This article exploits policy change by the UK government to identify the impact of competition on quality. It uses differences in competition over time and space to examine the impact of competition in an environment with limited quality signals in which hospitals competed mainly on price. Using AMI mortality as a measure of hospital quality we find that the relationship between competition and this measure of quality is negative. We also find that competition reduced waiting times. Our results indicate that hospitals in competitive markets reduced unmeasured and unobserved quality in order to improve measured and observed waiting times.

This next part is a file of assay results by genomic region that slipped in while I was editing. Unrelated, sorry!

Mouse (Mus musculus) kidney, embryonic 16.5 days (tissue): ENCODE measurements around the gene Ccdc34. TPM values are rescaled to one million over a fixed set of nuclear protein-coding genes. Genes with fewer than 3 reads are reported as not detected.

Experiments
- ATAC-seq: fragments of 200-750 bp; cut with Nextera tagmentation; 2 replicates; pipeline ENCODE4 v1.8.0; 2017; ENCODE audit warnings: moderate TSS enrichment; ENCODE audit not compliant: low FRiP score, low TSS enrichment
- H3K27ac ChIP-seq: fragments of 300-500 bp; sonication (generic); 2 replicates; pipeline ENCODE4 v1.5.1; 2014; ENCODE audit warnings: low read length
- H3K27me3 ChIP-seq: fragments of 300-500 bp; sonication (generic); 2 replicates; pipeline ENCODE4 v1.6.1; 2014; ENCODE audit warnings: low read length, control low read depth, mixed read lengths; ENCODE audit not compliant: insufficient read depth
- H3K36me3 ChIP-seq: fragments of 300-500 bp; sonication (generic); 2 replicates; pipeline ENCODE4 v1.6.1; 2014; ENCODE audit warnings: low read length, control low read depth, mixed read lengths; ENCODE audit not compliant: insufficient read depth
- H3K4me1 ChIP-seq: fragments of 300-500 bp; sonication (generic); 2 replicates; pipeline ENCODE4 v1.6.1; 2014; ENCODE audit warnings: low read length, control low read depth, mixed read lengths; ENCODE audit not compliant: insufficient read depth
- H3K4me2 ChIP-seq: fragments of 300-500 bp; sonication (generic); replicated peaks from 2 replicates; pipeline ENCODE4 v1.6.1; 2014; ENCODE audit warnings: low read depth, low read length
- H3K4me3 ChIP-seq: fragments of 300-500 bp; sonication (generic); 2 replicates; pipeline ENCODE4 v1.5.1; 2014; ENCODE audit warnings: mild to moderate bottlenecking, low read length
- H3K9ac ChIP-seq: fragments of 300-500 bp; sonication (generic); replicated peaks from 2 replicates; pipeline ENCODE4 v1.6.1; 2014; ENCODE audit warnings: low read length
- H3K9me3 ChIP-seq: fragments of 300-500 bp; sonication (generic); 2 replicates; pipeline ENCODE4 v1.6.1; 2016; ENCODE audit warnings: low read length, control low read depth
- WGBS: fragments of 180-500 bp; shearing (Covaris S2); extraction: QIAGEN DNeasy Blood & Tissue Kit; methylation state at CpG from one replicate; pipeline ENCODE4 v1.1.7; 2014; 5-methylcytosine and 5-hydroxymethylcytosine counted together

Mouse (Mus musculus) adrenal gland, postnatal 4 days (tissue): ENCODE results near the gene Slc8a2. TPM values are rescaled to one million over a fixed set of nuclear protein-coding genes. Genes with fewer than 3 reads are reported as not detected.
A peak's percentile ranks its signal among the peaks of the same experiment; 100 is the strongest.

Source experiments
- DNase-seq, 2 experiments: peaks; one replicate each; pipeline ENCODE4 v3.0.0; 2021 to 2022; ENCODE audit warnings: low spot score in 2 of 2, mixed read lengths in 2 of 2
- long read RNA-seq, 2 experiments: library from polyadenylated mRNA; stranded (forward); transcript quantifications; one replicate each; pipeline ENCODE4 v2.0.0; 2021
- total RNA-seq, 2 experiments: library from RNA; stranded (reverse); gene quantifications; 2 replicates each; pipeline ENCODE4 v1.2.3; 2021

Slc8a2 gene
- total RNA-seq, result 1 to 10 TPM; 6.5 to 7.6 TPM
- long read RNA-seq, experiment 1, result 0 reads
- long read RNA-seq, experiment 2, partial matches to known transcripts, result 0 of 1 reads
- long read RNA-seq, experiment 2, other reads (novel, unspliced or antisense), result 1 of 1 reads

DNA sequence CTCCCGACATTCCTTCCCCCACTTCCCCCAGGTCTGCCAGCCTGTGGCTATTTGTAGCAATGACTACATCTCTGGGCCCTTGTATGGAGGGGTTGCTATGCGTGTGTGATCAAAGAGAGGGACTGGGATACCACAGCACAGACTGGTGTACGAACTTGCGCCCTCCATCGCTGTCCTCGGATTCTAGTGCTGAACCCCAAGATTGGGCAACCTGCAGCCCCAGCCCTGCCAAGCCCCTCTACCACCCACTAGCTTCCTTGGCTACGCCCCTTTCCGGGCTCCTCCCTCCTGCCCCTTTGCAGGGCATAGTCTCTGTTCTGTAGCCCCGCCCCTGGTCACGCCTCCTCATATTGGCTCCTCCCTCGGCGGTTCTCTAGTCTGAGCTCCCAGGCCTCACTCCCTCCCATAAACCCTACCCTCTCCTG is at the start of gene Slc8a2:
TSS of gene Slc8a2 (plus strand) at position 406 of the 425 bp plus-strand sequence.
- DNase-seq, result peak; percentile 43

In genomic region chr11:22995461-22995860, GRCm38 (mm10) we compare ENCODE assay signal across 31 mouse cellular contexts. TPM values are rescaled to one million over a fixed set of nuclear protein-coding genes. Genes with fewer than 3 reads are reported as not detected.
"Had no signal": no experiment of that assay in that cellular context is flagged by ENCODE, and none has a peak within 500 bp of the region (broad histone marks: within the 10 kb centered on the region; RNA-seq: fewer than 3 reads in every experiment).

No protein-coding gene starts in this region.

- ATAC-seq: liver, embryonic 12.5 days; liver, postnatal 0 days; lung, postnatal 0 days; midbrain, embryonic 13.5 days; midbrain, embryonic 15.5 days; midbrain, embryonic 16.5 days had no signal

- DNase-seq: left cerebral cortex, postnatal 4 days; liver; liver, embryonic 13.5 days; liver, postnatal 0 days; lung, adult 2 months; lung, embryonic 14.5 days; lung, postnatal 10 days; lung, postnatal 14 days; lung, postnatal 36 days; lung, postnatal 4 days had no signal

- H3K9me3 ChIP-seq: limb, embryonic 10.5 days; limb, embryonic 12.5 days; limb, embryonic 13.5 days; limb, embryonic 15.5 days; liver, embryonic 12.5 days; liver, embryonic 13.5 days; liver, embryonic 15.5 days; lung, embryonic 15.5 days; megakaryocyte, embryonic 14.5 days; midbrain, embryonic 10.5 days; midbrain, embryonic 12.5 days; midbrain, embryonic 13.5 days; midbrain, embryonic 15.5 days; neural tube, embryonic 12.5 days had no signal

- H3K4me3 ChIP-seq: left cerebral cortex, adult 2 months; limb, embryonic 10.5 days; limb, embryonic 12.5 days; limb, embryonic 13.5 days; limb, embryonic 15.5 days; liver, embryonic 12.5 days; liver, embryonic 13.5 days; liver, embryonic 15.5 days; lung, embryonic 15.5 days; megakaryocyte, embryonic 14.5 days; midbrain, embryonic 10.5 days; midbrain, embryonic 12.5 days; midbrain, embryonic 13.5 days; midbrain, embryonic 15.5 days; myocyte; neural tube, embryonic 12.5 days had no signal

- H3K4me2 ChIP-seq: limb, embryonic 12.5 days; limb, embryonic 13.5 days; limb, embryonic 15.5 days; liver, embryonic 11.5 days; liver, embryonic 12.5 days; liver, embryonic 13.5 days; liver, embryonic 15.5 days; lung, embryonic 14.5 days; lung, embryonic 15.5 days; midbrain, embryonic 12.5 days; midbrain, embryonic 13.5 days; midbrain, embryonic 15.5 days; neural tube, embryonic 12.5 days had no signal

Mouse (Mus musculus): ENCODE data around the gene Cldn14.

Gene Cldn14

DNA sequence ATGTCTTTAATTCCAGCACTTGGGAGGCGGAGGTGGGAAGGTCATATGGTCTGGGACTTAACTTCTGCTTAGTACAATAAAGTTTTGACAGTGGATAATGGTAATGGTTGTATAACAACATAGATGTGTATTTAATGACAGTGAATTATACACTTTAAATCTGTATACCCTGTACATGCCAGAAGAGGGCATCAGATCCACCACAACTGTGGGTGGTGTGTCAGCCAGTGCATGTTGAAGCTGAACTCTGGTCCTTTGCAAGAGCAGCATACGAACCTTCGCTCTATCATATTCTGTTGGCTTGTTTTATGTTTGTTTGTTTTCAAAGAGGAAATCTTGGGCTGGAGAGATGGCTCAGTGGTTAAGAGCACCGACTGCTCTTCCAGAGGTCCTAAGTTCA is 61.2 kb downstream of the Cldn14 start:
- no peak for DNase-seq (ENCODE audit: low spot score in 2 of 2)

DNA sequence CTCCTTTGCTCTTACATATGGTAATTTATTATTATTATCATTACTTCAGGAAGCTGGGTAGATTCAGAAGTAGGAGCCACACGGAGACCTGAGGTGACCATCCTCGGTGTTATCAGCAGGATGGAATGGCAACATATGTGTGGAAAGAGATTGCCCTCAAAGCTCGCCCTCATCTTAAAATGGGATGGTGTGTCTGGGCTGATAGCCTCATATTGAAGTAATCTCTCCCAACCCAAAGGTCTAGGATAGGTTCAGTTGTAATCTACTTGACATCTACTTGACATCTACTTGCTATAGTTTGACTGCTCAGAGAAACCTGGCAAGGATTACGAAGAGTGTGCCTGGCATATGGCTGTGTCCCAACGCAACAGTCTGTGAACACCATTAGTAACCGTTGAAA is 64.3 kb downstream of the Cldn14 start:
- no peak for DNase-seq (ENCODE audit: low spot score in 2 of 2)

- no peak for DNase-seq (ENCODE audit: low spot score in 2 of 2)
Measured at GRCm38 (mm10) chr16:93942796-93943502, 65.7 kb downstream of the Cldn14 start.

|Translated title of the contribution||Competition and Quality: Evidence from the NHS Internal Market 1991-1999|
|Pages (from-to)||138 - 170|
|Number of pages||33|
|Publication status||Published - Jan 2008|
Bibliographical notePublisher: Blackwell